When you feel attracted to someone, keep these warning signs in mind. Then if you see that the person is a serial dater, smile politely and move on – even if you are feeling charmed and interested. Yes, you will probably be passing on some good times. But remind yourself that what you really want is a close, loving relationship; and remain true to that goal.

Entries for the Relationships blog are for general educational purposes only. They may or may not be relevant for your particular situation; and they should not be relied upon as a substitute for individual professional advice, diagnosis, or treatment. If you need help for an emotional or behavioral problem, please seek the assistance of a psychologist or other qualified mental health professional.

WebMD Blog
© 2015 WebMD, LLC. All rights reserved.
Blog Topics:
About the Author
Leslie Becker-Phelps, PhD

Dr. Becker-Phelps is a well-respected psychologist, who is dedicated to helping people understand themselves and what they need to do to become emotionally and psychologically healthy. She accomplishes this through her work as a psychotherapist, speaker and writer. She is the author of the book Insecure in Love.

More from the Relationships Blog

  • woman with magnifying glass

    Stop Focusing on Your Flaws

    Do you tend to see evidence of your inadequacies and flaws wherever you look? If you do, your brain is projecting those perceptions ...

  • sad woman illustration

    Stop Making the Same Relationship Mistakes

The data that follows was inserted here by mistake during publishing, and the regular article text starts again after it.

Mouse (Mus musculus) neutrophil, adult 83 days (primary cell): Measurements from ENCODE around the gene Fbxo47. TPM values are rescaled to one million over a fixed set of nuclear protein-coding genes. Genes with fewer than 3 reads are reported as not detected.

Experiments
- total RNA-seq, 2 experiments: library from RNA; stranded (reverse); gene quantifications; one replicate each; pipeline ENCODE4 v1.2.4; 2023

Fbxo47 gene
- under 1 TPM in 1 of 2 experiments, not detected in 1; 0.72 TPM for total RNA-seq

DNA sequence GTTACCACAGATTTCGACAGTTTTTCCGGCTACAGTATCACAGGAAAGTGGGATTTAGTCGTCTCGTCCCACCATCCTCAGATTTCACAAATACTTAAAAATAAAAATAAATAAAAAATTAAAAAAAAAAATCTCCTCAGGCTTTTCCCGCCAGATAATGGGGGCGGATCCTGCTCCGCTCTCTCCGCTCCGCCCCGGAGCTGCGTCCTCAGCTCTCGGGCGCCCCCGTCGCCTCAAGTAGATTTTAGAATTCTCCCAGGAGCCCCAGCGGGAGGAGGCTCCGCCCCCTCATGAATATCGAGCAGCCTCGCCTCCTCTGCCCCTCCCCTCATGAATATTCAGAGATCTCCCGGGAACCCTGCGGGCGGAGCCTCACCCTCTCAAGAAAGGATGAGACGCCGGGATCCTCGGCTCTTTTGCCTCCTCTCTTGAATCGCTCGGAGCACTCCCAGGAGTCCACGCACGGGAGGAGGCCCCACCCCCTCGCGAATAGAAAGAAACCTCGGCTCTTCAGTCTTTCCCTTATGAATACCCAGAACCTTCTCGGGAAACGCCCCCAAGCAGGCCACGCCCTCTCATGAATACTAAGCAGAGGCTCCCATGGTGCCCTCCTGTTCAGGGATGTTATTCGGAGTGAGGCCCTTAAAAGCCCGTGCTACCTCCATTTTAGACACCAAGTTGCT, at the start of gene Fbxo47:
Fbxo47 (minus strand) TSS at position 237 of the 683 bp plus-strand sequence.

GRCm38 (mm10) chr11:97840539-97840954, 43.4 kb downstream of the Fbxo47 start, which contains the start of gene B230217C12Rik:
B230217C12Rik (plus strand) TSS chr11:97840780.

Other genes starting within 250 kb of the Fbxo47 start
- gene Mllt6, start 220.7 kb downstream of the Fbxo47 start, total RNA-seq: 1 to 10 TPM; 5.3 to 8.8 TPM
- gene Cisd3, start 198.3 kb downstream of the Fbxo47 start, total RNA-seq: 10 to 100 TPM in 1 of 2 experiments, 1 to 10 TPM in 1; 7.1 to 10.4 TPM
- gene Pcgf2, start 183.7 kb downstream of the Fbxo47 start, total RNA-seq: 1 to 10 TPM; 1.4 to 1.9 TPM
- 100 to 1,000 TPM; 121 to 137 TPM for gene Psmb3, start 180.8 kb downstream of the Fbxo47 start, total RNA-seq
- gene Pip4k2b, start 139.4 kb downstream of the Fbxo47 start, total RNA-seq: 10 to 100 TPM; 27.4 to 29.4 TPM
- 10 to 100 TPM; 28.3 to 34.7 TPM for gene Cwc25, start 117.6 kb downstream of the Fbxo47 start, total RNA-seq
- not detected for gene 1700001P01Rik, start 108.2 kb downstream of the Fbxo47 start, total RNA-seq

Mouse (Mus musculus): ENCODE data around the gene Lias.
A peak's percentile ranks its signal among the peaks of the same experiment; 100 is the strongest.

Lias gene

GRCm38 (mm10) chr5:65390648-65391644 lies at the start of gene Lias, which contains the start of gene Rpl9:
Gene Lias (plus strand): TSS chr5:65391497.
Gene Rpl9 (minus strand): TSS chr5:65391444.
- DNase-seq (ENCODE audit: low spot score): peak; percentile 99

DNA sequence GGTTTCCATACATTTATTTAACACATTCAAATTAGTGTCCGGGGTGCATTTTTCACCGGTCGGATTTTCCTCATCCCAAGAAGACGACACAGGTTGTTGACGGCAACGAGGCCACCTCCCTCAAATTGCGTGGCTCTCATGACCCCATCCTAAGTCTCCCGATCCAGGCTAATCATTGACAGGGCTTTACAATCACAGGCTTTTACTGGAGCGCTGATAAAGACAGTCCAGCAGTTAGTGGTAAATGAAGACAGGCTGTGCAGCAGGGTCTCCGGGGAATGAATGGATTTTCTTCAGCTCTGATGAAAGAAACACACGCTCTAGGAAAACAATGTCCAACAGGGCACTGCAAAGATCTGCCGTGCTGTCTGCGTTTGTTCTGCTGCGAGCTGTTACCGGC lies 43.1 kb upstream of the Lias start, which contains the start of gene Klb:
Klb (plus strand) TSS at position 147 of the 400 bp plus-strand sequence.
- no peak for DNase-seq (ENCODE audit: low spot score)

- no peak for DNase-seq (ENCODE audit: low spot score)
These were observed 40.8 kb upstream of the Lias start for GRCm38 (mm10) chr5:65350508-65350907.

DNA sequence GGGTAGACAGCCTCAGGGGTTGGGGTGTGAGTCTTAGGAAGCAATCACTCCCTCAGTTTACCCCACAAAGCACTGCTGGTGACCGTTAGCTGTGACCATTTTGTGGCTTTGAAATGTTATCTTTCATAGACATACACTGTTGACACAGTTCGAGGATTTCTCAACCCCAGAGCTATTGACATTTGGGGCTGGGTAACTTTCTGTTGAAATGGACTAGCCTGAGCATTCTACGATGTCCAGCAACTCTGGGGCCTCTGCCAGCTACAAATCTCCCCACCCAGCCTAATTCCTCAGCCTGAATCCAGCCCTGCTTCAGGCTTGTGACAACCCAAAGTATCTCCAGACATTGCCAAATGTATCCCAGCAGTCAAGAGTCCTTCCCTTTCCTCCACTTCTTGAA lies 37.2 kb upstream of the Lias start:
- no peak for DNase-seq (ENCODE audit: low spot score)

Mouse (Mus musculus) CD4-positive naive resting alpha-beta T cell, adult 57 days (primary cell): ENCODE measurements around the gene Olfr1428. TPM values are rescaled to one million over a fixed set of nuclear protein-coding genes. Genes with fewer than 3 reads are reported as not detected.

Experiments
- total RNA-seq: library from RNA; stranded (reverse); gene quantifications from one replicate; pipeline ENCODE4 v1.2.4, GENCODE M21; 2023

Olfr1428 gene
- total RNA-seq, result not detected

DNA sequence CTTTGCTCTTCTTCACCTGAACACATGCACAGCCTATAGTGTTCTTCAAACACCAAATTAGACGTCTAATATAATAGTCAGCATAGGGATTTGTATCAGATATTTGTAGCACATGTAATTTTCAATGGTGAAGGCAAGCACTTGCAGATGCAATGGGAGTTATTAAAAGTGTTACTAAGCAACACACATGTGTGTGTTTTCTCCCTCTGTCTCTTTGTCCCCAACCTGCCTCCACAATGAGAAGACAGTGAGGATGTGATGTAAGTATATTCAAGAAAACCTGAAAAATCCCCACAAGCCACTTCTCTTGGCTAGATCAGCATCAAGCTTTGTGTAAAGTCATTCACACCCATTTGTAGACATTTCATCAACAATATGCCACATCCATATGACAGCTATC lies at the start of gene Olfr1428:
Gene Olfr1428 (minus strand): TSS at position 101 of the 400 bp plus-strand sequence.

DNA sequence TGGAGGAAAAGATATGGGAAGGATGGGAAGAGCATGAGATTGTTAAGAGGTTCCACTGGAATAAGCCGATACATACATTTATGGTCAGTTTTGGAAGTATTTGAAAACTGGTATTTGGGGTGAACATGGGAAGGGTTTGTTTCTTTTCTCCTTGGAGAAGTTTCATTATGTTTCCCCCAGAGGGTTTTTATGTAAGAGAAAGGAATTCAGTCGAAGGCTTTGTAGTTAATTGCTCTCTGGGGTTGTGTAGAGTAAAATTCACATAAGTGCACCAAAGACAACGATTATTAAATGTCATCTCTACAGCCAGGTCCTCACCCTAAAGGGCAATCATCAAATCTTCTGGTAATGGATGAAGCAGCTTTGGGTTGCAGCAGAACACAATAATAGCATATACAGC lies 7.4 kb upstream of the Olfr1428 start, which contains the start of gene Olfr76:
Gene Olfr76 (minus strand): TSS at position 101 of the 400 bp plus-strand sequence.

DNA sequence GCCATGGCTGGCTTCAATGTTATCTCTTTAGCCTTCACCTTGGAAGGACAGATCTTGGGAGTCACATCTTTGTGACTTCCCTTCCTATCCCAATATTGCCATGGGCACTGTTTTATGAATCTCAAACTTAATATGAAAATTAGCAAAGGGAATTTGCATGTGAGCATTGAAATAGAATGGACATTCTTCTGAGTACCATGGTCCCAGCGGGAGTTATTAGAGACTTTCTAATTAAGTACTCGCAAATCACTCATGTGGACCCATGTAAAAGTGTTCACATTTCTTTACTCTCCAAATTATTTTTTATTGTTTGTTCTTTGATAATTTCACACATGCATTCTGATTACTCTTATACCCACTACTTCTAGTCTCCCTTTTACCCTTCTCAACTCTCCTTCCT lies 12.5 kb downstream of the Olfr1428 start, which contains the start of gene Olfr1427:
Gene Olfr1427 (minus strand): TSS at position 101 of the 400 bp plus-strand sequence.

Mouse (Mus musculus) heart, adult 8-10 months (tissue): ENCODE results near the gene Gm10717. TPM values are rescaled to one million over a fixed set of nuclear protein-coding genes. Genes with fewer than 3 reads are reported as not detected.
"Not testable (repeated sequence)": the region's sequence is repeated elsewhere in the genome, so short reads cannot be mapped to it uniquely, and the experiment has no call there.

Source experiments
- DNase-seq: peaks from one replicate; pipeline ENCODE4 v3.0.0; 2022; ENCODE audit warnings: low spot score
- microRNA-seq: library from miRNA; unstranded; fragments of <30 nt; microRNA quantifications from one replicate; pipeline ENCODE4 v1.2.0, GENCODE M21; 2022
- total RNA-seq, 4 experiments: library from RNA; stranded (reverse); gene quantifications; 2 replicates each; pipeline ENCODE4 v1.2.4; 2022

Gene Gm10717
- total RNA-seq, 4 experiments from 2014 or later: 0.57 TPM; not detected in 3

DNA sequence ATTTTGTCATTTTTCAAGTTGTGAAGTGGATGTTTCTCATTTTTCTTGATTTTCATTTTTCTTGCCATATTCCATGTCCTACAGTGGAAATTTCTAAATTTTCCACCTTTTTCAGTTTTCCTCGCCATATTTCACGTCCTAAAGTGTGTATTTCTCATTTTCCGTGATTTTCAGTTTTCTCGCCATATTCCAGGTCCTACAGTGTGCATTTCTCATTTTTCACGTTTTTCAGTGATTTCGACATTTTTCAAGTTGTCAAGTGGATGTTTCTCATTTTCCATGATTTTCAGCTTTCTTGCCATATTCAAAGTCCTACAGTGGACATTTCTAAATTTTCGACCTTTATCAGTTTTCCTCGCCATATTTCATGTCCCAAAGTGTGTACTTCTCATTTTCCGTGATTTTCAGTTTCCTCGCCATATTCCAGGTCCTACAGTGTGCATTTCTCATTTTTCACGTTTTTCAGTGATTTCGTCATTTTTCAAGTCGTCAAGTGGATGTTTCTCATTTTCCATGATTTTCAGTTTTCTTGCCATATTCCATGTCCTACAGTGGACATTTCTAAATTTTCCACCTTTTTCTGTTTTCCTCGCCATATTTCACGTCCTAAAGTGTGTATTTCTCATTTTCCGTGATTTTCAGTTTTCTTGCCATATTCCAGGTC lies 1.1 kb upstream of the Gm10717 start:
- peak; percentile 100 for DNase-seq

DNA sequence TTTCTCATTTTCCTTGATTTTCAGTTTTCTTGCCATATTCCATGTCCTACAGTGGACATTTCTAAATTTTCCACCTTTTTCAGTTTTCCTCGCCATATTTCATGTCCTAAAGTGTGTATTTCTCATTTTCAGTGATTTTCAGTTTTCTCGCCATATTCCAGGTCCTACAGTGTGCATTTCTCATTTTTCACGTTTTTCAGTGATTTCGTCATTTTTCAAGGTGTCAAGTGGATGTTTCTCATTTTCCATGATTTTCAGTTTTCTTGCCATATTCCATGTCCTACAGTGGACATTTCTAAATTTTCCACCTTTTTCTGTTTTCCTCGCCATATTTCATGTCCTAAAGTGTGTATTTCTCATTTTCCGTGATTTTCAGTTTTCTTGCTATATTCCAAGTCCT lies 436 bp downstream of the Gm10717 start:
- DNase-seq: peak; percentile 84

Have you noticed how you leave one bad relationship only to find yourself repeating the same patterns in your next one? You’re not alone ...

View all posts on Relationships

Latest Blog Posts on WebMD

View all blog posts

Important: The opinions expressed in WebMD Blogs are solely those of the User, who may or may not have medical or scientific training. These opinions do not represent the opinions of WebMD. Blogs are not reviewed by a WebMD physician or any member of the WebMD editorial staff for accuracy, balance, objectivity, or any other reason except for compliance with our Terms and Conditions. Some of these opinions may contain information about treatments or uses of drug products that have not been approved by the U.S. Food and Drug Administration. WebMD does not endorse any specific product, service or treatment.

Do not consider WebMD Blogs as medical advice. Never delay or disregard seeking professional medical advice from your doctor or other qualified healthcare provider because of something you have read on WebMD. You should always speak with your doctor before you start, stop, or change any prescribed part of your care plan or treatment. WebMD understands that reading individual, real-life experiences can be a helpful resource, but it is never a substitute for professional medical advice, diagnosis, or treatment from a qualified health care provider. If you think you may have a medical emergency, call your doctor or dial 911 immediately.

Read More